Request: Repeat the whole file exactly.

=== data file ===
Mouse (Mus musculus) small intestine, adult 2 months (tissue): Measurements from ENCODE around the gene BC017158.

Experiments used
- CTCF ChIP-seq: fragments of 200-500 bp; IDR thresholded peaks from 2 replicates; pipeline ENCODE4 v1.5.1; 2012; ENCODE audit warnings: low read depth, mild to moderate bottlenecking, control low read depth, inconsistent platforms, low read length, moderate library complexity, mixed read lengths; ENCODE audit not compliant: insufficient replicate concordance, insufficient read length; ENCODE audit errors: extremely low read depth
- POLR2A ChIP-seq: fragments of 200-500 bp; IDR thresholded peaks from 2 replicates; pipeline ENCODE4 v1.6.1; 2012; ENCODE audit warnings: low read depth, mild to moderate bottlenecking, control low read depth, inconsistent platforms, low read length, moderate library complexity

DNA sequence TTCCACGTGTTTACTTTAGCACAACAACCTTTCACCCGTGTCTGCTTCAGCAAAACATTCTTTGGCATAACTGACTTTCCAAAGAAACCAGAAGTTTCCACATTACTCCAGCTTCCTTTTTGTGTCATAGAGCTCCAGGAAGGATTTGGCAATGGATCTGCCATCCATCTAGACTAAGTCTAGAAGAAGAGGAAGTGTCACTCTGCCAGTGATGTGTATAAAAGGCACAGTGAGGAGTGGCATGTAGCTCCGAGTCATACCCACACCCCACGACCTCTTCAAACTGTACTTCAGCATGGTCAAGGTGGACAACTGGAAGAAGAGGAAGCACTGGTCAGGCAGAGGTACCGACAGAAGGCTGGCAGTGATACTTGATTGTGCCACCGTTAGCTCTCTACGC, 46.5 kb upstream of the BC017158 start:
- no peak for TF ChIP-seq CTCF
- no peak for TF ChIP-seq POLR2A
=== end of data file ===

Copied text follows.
Mouse (Mus musculus) small intestine, adult 2 months (tissue): Measurements from ENCODE around the gene BC017158.

Experiments used
- CTCF ChIP-seq: fragments of 200-500 bp; IDR thresholded peaks from 2 replicates; pipeline ENCODE4 v1.5.1; 2012; ENCODE audit warnings: low read depth, mild to moderate bottlenecking, control low read depth, inconsistent platforms, low read length, moderate library complexity, mixed read lengths; ENCODE audit not compliant: insufficient replicate concordance, insufficient read length; ENCODE audit errors: extremely low read depth
- POLR2A ChIP-seq: fragments of 200-500 bp; IDR thresholded peaks from 2 replicates; pipeline ENCODE4 v1.6.1; 2012; ENCODE audit warnings: low read depth, mild to moderate bottlenecking, control low read depth, inconsistent platforms, low read length, moderate library complexity

DNA sequence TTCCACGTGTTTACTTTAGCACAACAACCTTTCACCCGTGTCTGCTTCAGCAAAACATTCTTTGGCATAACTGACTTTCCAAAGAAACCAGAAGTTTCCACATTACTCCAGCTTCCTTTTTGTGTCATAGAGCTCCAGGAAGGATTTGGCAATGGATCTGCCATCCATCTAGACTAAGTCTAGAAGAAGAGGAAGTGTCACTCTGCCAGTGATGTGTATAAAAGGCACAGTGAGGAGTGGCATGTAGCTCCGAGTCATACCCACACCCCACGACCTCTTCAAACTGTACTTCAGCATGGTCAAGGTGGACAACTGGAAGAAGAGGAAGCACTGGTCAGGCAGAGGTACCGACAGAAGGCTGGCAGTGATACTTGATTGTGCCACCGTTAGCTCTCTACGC, 46.5 kb upstream of the BC017158 start:
- no peak for TF ChIP-seq CTCF
- no peak for TF ChIP-seq POLR2A